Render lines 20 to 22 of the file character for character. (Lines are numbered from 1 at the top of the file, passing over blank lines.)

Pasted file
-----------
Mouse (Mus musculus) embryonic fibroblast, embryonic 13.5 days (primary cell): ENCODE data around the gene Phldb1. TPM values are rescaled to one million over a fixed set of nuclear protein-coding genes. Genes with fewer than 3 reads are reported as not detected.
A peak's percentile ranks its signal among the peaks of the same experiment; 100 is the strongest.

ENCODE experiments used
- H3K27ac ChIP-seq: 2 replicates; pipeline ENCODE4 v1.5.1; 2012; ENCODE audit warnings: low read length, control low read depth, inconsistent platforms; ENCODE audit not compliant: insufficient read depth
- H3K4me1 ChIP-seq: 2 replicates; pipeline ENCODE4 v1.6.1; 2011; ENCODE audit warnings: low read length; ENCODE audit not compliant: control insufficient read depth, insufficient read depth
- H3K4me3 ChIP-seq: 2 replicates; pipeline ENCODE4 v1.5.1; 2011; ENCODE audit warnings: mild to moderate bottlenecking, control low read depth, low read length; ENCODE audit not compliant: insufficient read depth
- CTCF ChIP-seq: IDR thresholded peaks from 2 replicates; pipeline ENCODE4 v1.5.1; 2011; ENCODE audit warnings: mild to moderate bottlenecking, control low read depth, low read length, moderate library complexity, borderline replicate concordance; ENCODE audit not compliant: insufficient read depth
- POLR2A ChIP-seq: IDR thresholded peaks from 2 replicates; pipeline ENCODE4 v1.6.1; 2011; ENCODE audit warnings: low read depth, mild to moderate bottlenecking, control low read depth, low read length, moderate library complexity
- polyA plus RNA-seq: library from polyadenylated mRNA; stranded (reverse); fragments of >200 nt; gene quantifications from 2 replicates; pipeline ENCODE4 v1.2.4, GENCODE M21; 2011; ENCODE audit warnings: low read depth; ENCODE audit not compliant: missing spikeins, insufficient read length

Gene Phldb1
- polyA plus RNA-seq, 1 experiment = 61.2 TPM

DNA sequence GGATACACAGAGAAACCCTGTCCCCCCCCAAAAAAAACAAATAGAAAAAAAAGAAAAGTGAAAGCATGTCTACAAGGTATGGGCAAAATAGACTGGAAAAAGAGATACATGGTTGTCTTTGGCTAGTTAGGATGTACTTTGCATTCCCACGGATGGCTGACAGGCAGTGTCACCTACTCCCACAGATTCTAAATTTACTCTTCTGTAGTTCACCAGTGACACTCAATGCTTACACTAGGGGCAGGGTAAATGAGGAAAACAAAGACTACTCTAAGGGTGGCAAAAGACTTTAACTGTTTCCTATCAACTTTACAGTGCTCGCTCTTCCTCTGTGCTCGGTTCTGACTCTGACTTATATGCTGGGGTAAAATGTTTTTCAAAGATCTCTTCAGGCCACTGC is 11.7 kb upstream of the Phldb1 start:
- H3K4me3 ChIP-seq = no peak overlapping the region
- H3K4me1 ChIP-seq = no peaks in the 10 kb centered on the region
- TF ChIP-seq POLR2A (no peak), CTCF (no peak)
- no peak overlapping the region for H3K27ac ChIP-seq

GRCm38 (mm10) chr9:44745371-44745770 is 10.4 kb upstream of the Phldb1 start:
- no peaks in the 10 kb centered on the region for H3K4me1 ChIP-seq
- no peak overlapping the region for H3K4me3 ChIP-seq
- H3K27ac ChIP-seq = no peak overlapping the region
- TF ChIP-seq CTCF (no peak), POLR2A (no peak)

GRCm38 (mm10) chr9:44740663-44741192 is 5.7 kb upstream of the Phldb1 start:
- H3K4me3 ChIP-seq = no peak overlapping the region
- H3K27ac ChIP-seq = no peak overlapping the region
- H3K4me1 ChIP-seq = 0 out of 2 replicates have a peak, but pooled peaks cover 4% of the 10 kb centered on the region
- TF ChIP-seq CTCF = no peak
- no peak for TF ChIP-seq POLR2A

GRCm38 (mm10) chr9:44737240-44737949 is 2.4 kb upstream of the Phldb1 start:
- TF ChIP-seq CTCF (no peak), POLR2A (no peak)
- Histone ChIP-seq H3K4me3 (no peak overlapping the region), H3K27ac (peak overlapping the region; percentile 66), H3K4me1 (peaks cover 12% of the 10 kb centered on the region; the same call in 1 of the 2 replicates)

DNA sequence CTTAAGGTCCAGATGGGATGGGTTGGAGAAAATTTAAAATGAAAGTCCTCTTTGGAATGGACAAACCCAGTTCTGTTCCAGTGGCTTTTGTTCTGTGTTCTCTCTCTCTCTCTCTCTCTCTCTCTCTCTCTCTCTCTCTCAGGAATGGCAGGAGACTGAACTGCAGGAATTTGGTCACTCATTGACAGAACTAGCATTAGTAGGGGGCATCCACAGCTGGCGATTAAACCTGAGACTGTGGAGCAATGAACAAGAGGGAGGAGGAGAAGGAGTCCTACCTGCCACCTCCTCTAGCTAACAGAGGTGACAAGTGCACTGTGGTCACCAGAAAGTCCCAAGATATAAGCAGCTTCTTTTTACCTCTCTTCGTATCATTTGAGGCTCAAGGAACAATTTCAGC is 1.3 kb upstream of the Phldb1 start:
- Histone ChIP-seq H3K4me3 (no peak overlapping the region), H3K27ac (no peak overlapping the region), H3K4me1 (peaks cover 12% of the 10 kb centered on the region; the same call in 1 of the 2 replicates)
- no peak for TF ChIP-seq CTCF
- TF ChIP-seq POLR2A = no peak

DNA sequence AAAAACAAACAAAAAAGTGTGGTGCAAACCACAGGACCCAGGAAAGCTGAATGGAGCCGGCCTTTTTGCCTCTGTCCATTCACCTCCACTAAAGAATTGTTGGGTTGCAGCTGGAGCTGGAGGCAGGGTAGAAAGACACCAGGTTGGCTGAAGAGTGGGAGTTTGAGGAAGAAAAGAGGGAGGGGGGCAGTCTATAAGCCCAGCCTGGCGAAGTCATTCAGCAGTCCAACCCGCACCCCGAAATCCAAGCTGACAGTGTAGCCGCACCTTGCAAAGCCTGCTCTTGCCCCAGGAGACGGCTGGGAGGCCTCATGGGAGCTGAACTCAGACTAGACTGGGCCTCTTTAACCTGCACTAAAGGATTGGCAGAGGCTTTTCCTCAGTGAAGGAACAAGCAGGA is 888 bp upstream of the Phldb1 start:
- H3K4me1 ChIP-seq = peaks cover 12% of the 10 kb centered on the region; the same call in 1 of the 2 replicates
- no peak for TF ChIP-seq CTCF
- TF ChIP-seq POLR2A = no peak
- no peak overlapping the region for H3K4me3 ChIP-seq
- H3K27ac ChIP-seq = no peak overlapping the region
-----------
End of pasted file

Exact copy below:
- H3K27ac ChIP-seq = no peak overlapping the region
- TF ChIP-seq CTCF (no peak), POLR2A (no peak)

GRCm38 (mm10) chr9:44740663-44741192 is 5.7 kb upstream of the Phldb1 start: